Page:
Providing Answers
Economic Recovery

Providing Answers

Providing Answers

Providing Answers

UTSA gives hope to small business owners during the pandemic through recovery accelerator

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STORY HIGHLIGHTS

  • UTSA launched the COVID Business Recovery Accelerator to help small businesses weather financial hardships.
  • COBRA serves small businesses in 11 Texas counties by providing counseling and resources to pursue loans.
  • Regional business owners have benefited from the SBA’s Paycheck Protection Program through COBRA.

By INGRID WRIGHT|
Posted 09/01/2020 |
FROM THE FALL/WINTER 2020 ISSUE

Shortly after COVID-19 struck, the Institute for Economic Development at UTSA launched the Small Business Development Center’s COVID Business Recovery Accelerator to help small businesses weather the financial hardships caused by the coronavirus pandemic.

“It wasn’t until I reached out to the UTSA Small Business Development Center that I had the answers I needed.”

COBRA is the only recovery accelerator of its kind in Texas designed to help stabilize and rebuild the small business economy. Funded by a $1.2 million grant from the U.S. Small Business Administration, COBRA serves small businesses in Bexar and 10 surrounding counties by providing counseling and resources to pursue loans and to begin recovering from the economic impact of the pandemic.

Heather Schnelzer is one business owner who’s benefited from the SBA’s Paycheck Protection Program through COBRA. She operates three gyms around San Antonio and had over 800 enrolled students before the pandemic hit. In April she had to lay off 19 employees.

“I have reached out to so many different sources trying to look for information on how to qualify for the SBA loans, but it wasn’t until I reached out to the UTSA Small Business Development Center that I had the answers I needed,” she says.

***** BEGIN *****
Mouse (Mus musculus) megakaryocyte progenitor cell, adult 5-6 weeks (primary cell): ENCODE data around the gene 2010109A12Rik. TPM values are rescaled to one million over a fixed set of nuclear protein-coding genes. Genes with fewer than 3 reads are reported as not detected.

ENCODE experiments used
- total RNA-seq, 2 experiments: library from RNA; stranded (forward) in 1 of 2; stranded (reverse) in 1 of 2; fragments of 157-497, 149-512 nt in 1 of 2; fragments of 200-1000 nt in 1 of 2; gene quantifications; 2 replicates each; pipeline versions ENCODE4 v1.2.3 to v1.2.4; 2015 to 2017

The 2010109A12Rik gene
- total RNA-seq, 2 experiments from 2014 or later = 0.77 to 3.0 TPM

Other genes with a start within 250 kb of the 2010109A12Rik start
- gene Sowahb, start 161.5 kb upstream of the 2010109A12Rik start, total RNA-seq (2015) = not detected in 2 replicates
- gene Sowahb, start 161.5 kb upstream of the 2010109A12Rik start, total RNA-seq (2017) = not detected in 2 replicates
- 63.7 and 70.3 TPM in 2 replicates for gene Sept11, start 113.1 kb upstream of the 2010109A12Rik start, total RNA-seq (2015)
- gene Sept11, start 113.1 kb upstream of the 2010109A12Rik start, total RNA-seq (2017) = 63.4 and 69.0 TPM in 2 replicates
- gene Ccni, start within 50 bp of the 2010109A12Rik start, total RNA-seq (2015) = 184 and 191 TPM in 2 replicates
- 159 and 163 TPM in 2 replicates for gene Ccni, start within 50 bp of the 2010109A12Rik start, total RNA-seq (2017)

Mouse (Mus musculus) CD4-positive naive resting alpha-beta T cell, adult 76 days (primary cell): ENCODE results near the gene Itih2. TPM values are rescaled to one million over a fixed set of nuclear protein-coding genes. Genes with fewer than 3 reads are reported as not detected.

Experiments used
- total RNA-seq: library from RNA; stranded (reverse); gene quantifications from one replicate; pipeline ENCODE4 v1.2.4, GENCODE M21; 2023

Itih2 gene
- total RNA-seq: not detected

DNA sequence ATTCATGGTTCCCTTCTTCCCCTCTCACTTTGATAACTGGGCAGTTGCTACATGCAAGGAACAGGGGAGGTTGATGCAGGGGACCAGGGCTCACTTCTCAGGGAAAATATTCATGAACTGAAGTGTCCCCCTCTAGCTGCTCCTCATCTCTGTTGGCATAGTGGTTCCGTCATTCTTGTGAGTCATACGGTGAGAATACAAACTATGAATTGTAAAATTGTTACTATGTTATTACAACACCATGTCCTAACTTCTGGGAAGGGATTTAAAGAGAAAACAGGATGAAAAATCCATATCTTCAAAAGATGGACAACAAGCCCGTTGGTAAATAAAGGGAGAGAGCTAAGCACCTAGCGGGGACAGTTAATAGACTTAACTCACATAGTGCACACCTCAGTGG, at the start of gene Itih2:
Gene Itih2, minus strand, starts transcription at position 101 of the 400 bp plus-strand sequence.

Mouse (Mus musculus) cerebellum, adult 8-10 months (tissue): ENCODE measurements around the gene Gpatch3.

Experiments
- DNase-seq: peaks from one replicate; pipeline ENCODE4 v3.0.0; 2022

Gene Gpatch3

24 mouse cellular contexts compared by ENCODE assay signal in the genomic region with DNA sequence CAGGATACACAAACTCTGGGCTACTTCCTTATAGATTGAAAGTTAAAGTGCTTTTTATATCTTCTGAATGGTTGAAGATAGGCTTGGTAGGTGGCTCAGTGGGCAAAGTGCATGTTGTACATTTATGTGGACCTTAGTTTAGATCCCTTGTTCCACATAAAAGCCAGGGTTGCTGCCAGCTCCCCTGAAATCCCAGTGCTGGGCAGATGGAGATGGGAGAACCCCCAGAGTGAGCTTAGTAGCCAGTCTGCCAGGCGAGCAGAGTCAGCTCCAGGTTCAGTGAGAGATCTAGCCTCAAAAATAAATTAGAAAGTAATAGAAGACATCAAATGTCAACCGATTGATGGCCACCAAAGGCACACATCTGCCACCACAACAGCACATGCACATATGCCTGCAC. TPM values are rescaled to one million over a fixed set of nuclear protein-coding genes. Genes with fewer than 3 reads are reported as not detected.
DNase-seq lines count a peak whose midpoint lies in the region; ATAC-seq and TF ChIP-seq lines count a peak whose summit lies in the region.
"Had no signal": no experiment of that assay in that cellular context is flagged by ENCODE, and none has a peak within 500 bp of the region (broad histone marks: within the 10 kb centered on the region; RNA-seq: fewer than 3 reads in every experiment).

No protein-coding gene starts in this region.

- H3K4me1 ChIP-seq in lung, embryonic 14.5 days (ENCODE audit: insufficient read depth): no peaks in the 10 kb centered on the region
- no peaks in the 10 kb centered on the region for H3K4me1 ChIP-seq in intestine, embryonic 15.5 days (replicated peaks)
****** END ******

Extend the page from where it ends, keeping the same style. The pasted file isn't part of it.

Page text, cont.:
Schnelzer applied for the PPP loan assistance and received $134,000 to use to hire 13 of her employees back and aid her in covering the gyms’ mortgage for three months.

“Our employees are not only our staff, they are our family,” says Schnelzer. “Receiving the funds from the PPP made a huge impact in our operation. We were able to keep our gyms open and provide an alternative mode of virtual teaching.”

Schnelzer has since reopened using the PPP funds and her savings but has had to adjust how her gymnastics business operates, now offering virtual classes and some small in-person team classes.

The cost of her operation after the pandemic also has increased her overhead. Each facility and all equipment are commercially cleaned every day. The gyms are sanitized using CDC guidelines and a hospital-grade fogging disinfecting service, and each facility has been updated with handless hand sanitizers and soap dispensers. She says she will eventually need the SBA’s Economic Injury Disaster Loan, a longer term loan, to keep her gyms operating.

The IED accelerator also will help Schnelzer navigate the disaster loan process. It will assess the applications of businesses that have been denied emergency funding and help them reapply.

“We feel this program is making a difference for business owners by providing the experts to help them work through the relief as well as the recovery process,” says Terri Williams, director of the SBDC’s Center for Government Contracting at UTSA.